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Do we have Prom Pressure?

March 24, 2020

GONE are the days when a sweaty school-hall disco or an impromptu meet-up at the local park cut it for a school’s out celebration. Today, the end-of-term Year 11 party is a US-style extravaganza, inspired by teen MTV shows The Hills and My Super Sweet 16 where privileged young people do glitzy, glamorous and extravagant parties.

Renamed the “prom”, our new end-of-term ball is less about uncertain, spotty 16-year-olds shuffling around a dark dance floor and more about young women shimmying out of limousines clad in couture, posing celeb-like for photographers.

There’s a new-style party with teens fretting about looking glamorous enough and parents (many of whom can’t afford it) spending thousands of pounds on the “perfect” ball gown, blow-dry, spray tan, manicure and obligatory hire of extravagant transport so their 16-year-old arrives in the fashion expected.

On average parents spend £450 on prom night, rising to more than £650 in Manchester, £630 in Brighton and £600 in Newcastle.

It’s like a mini wedding. The girls have pre-prom parties with their friends on the morning  of the prom with a hairdresser and make-up artist on hand. It’s hardly surprising some parents feel pressured into pulli out all the stops.

Deborah Newton from Lincoln spent £2,000 on her daughter Steph’s prom last year and believes it was worth it. “I have three sons and Steph is my only daughter so  I wanted her to look like a princess for the day,” she says.

“Steph fell in love with a £700 pink silk and satin dress embellished with pearls and I ordered a fairytale horse and carriage to take her and a friend to the prom. She had a personal hair and make-up artist,  a stole, bag and tiara and it brought a lump to my throat to see how beautiful she looked.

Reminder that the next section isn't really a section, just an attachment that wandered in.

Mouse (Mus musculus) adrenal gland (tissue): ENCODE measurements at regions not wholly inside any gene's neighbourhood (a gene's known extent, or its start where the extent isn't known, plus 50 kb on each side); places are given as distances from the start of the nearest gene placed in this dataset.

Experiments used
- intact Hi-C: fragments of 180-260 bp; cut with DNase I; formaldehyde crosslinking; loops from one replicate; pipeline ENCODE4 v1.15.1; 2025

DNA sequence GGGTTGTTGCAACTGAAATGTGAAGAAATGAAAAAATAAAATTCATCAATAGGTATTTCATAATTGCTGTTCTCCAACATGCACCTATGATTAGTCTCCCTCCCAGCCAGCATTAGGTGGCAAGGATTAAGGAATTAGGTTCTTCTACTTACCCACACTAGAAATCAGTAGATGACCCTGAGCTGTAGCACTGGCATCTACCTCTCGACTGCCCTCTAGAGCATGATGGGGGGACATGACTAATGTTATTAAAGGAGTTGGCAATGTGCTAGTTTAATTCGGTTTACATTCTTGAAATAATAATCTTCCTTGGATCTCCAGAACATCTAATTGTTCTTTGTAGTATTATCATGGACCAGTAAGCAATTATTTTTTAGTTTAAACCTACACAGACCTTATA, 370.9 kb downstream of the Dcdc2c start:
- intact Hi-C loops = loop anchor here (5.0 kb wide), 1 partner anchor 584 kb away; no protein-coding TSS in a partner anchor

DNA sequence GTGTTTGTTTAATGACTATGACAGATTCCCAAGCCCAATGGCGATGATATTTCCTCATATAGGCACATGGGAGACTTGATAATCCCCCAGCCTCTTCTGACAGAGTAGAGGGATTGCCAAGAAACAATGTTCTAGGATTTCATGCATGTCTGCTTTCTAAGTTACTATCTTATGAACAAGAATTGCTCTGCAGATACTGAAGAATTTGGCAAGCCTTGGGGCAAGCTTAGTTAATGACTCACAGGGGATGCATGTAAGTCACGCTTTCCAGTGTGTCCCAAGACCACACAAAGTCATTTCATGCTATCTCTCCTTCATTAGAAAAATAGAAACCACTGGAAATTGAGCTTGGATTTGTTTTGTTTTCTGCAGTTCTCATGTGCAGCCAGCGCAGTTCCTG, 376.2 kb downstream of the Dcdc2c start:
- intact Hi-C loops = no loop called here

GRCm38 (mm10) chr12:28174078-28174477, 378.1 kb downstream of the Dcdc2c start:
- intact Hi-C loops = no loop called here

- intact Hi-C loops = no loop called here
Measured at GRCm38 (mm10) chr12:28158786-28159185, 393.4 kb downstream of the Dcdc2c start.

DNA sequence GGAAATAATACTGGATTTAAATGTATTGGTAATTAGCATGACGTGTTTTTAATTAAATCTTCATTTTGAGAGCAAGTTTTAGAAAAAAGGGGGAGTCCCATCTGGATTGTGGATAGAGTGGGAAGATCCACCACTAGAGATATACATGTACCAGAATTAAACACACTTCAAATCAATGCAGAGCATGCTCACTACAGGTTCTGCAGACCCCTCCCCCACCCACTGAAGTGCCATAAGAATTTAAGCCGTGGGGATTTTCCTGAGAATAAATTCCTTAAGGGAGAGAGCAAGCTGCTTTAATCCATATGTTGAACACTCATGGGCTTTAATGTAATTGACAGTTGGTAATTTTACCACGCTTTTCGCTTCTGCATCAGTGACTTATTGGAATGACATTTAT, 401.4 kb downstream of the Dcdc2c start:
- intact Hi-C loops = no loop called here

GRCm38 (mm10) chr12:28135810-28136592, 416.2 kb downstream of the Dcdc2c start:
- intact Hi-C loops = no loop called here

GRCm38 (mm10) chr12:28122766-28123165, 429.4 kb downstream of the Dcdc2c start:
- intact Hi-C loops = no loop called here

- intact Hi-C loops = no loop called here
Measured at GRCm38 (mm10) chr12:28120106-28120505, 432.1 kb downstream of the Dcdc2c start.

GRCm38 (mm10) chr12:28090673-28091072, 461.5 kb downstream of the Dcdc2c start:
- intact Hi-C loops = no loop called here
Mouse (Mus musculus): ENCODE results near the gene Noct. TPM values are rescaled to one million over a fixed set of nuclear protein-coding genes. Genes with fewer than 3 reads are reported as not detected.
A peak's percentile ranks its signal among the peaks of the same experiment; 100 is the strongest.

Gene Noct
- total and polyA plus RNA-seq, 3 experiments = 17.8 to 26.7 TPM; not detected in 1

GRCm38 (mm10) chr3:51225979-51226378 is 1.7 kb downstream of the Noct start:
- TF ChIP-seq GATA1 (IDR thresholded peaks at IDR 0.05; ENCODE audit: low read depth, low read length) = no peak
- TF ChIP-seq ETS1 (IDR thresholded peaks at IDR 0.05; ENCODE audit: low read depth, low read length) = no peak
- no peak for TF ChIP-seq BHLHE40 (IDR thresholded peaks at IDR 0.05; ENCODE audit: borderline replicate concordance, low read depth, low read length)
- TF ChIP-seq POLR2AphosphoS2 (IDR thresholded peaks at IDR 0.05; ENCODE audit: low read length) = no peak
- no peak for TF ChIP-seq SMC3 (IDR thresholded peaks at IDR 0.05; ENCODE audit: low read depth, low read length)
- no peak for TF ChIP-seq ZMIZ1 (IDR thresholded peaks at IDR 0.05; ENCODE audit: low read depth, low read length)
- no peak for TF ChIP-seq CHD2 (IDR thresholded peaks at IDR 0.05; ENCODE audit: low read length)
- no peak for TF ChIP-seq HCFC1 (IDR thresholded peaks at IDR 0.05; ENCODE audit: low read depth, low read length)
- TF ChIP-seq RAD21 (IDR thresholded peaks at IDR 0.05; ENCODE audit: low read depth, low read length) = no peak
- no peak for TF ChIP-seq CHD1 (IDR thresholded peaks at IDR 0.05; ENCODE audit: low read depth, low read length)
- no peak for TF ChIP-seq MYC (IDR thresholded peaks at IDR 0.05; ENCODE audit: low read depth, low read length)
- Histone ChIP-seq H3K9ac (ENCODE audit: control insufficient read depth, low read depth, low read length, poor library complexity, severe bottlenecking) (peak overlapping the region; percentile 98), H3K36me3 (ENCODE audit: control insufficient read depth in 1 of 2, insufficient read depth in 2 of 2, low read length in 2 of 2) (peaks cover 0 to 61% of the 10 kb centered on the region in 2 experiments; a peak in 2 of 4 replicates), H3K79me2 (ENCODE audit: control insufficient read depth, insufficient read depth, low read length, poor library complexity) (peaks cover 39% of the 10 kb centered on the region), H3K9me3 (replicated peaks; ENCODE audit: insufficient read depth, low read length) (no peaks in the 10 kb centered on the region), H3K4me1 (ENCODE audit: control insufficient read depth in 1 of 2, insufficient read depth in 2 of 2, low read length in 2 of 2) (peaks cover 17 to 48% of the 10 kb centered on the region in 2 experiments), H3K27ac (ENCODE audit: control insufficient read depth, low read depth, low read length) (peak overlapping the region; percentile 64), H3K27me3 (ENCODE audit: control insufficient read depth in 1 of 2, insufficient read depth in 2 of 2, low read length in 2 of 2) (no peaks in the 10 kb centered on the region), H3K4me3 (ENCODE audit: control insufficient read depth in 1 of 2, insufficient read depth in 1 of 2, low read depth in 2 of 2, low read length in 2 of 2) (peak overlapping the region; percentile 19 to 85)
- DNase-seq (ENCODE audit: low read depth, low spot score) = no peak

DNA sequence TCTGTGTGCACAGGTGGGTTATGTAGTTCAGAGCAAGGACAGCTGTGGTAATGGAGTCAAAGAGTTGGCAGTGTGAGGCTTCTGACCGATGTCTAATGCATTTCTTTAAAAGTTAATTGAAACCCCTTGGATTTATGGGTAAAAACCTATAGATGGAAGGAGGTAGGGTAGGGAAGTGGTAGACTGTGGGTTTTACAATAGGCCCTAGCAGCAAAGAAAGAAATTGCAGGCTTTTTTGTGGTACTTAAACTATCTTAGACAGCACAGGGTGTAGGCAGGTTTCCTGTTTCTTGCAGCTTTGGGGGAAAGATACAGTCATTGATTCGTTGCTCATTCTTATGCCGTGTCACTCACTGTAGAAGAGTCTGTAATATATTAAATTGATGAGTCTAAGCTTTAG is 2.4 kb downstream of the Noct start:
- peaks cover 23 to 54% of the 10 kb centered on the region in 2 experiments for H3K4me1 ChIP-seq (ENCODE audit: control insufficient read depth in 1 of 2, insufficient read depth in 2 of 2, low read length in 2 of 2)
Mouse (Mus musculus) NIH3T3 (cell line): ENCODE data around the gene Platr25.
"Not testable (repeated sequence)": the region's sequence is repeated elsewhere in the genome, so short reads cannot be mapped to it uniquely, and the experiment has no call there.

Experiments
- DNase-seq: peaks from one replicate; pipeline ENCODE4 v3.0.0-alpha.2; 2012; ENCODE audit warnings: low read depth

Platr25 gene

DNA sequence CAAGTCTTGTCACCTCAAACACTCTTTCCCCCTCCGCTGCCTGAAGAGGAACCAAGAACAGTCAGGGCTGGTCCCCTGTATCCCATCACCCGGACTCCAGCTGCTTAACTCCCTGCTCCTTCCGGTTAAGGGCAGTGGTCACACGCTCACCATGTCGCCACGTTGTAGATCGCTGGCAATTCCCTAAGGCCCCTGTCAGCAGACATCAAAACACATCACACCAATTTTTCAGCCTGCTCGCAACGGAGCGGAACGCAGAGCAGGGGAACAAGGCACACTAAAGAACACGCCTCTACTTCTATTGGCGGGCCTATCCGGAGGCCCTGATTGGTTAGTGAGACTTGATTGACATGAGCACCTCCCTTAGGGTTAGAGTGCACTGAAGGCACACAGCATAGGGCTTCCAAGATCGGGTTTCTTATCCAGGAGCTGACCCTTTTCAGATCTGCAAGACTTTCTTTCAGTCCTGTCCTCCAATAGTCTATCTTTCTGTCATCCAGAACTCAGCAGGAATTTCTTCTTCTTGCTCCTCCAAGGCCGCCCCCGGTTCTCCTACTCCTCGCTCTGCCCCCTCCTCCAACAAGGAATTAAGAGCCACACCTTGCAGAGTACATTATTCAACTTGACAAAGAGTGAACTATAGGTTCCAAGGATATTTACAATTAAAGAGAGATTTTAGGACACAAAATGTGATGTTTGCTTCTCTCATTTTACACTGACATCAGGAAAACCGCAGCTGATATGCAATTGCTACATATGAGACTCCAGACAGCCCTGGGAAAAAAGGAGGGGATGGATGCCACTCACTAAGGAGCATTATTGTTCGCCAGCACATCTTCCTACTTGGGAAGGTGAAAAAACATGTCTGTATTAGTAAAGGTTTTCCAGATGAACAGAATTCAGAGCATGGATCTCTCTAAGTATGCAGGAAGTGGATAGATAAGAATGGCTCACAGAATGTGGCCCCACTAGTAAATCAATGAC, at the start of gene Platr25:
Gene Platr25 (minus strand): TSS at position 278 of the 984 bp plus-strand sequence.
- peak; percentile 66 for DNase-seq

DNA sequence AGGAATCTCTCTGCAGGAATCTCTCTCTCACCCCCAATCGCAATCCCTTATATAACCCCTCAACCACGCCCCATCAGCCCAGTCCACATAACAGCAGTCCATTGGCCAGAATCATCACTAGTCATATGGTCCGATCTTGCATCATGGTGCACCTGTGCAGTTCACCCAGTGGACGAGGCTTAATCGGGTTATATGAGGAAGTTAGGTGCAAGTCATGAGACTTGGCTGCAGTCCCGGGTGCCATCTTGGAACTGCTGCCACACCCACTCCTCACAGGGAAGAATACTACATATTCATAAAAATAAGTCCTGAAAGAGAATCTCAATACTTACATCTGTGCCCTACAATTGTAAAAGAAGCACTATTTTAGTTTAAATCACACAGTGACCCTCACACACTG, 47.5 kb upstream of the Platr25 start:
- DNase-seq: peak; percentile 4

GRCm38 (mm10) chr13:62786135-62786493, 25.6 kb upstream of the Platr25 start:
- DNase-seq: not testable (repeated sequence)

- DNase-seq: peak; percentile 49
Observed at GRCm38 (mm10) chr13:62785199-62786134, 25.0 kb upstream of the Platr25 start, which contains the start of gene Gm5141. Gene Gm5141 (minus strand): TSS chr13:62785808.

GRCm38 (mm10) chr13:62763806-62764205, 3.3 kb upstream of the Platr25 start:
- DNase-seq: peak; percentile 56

How to relieve “prom pressure”:

  • Set a realistic budget for the event and don’t let your child get caught up in the expensive hairstyles and dresses. Transportation can be as easy as the family car. Find less expensive options for all these things and talk to your child about the importance of saving for other important impending events, like their education. Most importantly, don’t allow your child to make comparisons to peers. Share with your child what you can afford and your expectations for how they should look. Encouragement on how to find a prom dress to suit you vs spending a huge amount should be encouraged!
  • Reassure your child that they look good regardless of how much their suit or dress cost, or what kind of car they arrive to the prom in. Explain to them that the dress, car, suit or hairstyle does not define who they are, but it is how they feel about themselves on the inside that matters.
  • Build their feelings of self-worth by reassuring them that it’s okay if they are rejected by the person they hope to attend prom with, or if they aren’t asked at all. The focus should be ongoing with someone – a date or a friend with whom they’ll have fun and enjoy the experience with.
  • Talk to your teen about what they want to get out of the night – is it to wear the most expensive dress or rent the flashiest car, or is it to dance, mingle and have fun with their friends? Parents can role model for their teens the importance of being present in the moment and taking it all in. Encourage your teen to absorb the sights, smells, sounds and tastes of the evening – things they can’t focus on if they’re too busy wondering if their suit or dress is better than everyone else’s.
  • Instead of hiring a photographer, encourage your child to use an app like Wedding Photo Swap where they can take and exchange photos with their friends and have them kept in one handy place!

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